A Program Grounded in Nearly Three Decades of Research and Empirical Evidence
Designed With Your Learners in Mind
Research proves an employee’s ability to align their work and personal responsibilities hinges on the extent to which people managers demonstrate four specific strategies. It also shows that managers who consistently demonstrate these strategies positively impact employee engagement, retention, and well-being.
Utilizing the research and evidence gathered by collaborators Dr. Ellen Ernst Kossek and Dr. Leslie Hammer, this program focuses on the manager behaviors that make a real difference in employees’ work-life alignment.
Dr. Kossek and Dr. Hammers’s research has been featured in national and international media such as the Harvard Business Review, Financial Times, National Public Radio, Wall Street Journal, Forbes, Time, and the Washington Post.
What Working Parents Need From Their Managers
— Harvard Business Review
Kossek, Wilson, and and Rosokha (2020)
The latest research on how the pandemic is putting an enormous strain on working parents and the new challenge that poses for their managers. The authors share how supervisors can offer much-needed consistency and predictability for working parents on their teams. They also outline specific ways to give working parents more flexibility while still holding them accountable.
Measurement Development and Validation of the Family Supportive Supervisor Behavior Short-Form (FSSB-SF)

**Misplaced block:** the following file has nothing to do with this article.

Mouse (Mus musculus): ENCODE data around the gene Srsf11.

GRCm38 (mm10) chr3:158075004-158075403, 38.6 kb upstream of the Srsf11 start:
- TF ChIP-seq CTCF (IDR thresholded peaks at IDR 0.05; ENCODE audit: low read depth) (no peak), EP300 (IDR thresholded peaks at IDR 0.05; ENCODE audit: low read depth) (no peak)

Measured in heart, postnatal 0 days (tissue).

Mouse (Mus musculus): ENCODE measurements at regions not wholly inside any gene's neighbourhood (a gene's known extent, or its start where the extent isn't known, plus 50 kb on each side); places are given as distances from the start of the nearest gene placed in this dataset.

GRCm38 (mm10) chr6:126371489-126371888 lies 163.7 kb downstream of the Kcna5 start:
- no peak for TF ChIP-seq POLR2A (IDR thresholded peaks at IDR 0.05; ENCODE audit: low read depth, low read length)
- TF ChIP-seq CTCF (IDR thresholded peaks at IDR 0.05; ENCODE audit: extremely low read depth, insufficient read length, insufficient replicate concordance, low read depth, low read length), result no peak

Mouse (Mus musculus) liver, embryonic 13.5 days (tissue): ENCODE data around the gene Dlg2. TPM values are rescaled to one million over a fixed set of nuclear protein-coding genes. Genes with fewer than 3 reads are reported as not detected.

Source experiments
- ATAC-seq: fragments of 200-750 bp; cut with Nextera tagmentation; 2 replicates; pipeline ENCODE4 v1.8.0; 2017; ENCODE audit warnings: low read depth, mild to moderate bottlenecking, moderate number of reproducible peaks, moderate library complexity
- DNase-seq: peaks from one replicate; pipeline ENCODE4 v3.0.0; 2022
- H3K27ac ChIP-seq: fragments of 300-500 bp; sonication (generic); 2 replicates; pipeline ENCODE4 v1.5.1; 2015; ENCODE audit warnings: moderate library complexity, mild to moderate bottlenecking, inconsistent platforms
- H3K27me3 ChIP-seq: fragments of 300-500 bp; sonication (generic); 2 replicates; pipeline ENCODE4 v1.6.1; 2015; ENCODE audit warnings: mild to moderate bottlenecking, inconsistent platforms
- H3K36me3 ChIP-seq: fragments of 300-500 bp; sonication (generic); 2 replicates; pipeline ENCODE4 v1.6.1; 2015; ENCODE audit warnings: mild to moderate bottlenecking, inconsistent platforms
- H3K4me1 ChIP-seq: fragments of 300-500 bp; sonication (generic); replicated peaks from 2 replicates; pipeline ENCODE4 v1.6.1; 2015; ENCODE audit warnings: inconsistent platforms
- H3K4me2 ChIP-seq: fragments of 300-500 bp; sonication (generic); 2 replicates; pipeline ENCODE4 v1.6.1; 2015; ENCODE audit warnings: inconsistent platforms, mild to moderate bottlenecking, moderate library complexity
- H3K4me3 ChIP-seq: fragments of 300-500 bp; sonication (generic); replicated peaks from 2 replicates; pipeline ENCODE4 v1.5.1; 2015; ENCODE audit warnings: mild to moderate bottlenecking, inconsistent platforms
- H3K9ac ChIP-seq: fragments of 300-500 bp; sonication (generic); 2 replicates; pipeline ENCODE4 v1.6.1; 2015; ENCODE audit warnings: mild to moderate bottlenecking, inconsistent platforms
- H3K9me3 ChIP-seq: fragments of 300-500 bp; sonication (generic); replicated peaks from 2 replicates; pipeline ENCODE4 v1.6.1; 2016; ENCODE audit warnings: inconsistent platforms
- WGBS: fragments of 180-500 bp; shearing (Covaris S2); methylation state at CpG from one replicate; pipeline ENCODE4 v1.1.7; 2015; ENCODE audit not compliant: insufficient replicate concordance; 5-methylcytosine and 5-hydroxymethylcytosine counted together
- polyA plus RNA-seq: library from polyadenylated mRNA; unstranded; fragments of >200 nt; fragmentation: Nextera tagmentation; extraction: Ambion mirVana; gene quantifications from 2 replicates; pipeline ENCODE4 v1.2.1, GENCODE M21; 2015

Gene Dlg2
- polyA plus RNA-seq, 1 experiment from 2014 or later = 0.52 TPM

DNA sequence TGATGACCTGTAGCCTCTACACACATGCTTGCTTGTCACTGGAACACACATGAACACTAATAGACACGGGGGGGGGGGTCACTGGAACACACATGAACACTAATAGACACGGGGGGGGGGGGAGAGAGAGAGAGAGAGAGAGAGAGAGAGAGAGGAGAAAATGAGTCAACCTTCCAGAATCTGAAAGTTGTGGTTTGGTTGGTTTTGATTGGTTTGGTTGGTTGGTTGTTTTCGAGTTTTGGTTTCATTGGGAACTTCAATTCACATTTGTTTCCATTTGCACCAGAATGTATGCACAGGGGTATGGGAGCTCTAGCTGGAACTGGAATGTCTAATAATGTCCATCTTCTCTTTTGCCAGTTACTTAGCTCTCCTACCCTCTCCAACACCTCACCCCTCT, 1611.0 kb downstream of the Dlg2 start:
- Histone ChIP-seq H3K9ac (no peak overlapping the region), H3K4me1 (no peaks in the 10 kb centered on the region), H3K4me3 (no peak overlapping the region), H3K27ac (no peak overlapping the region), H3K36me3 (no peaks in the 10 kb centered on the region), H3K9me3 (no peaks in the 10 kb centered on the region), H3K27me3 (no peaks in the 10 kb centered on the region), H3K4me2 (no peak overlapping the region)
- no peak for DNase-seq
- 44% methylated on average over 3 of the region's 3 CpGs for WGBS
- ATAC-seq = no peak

— Journal of Occupational Health Psychology
Hammer, Kossek, Bodner, and Crain (2013)
Recently, scholars have demonstrated the importance of Family Supportive Supervisor Behaviors (FSSB), defined as behaviors exhibited by supervisors that are supportive of employees’ family roles, in relation to health, well-being, and organizational outcomes. FSSB was originally conceptualized as a multidimensional, superordinate construct with four subordinate dimensions assessed with 14 items: emotional support, instrumental support, role modeling behaviors, and creative work-family management. Retaining one item from each dimension, two studies were conducted to support the development and use of a new FSSB-Short Form (FSSB-SF).
Workplace Social Support and Work-Family Conflict
— Personnel Psychology
Kossek, Pichler, Bodner, and Hammer (2011))
This article uses meta-analysis to develop a model integrating research on relationships between employee perceptions of general and work–family-specific supervisor and organizational support and work–family conflict.
Clarifying Work-Family Intervention Processes
— Journal of Applied Psychology
Hammer, Kossek, Anger, Bodner, and Zimmerman (2011)
Drawing on a conceptual model integrating research on training, work-family interventions, and social support, we conducted a quasi-experimental field study to assess the impact of a supervisory training and self-monitoring intervention designed to increase supervisors’ use of family supportive supervisor behaviors.
Development and Validation of a Multidimensional Scale of Family Supportive Supervisor Behaviors, (FSSB)
— Journal of Management
Hammer, Kossek, Yragui, Bodner, and Hansen (2009)
Due to growing work-family demands, supervisors need to effectively exhibit family supportive supervisor behaviors (FSSB). Drawing on social support theory and using data from two samples of lower wage workers, the authors develop and validate a measure of FSSB, defined as behaviors exhibited by supervisors that are supportive of families.
Supervisor Work/Life Training Gets Results
— Harvard Business Review
Kossek and Hammer (2008)
Simple, inexpensive programs that teach managers to be more supportive of their direct reports’ work/life issues can generate big returns in employee health and satisfaction, according to a multiyear study of hundreds of front line workers and dozens of supervisors.